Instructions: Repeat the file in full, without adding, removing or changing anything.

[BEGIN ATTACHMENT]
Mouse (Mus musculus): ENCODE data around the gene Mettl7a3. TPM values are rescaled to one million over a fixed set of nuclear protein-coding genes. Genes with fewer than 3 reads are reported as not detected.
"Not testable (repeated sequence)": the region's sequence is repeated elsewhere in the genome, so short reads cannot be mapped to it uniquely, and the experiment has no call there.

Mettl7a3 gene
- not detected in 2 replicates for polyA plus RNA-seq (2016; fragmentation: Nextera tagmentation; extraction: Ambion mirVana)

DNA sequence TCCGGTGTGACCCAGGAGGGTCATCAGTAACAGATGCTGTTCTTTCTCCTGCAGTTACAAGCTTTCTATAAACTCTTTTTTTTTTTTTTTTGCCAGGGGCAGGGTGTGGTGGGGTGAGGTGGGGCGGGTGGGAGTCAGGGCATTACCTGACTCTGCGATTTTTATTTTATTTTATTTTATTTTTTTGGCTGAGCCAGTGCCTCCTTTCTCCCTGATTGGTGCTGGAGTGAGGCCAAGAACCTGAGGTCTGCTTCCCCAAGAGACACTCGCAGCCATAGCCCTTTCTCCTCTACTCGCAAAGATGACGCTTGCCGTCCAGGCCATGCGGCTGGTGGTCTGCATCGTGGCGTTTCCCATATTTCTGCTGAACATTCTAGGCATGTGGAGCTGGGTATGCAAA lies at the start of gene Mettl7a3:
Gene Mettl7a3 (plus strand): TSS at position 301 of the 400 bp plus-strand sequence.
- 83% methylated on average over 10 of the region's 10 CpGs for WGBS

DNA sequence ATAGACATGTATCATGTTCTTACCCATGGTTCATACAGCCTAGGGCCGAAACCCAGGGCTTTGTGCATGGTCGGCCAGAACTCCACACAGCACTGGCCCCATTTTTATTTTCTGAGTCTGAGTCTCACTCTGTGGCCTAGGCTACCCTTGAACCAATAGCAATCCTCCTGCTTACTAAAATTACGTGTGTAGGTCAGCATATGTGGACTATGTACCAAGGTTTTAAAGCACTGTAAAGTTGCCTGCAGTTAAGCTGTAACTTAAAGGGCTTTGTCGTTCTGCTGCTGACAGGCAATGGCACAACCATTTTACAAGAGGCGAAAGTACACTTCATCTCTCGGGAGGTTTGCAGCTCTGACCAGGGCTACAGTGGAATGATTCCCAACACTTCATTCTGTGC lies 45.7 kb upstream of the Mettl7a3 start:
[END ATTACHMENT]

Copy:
Mouse (Mus musculus): ENCODE data around the gene Mettl7a3. TPM values are rescaled to one million over a fixed set of nuclear protein-coding genes. Genes with fewer than 3 reads are reported as not detected.
"Not testable (repeated sequence)": the region's sequence is repeated elsewhere in the genome, so short reads cannot be mapped to it uniquely, and the experiment has no call there.

Mettl7a3 gene
- not detected in 2 replicates for polyA plus RNA-seq (2016; fragmentation: Nextera tagmentation; extraction: Ambion mirVana)

DNA sequence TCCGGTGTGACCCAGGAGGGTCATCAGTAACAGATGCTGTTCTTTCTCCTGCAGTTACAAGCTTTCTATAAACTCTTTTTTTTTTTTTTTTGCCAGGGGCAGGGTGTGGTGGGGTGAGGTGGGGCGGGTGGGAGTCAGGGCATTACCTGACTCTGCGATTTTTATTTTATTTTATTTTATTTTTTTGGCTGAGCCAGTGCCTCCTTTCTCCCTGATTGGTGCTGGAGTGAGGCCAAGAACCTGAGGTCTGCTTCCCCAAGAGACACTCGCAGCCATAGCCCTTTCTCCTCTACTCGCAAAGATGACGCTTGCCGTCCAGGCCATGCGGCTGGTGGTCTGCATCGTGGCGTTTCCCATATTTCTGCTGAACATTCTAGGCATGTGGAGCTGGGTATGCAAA lies at the start of gene Mettl7a3:
Gene Mettl7a3 (plus strand): TSS at position 301 of the 400 bp plus-strand sequence.
- 83% methylated on average over 10 of the region's 10 CpGs for WGBS

DNA sequence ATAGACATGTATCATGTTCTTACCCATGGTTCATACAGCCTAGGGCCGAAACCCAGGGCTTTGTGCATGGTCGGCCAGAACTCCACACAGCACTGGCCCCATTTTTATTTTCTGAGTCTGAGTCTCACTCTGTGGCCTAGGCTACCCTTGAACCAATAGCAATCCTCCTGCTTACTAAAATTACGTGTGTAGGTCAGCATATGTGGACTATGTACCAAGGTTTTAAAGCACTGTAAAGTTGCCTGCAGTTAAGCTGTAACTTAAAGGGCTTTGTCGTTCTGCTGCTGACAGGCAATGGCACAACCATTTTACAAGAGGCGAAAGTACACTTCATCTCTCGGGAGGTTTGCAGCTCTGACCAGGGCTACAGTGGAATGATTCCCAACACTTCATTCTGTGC lies 45.7 kb upstream of the Mettl7a3 start: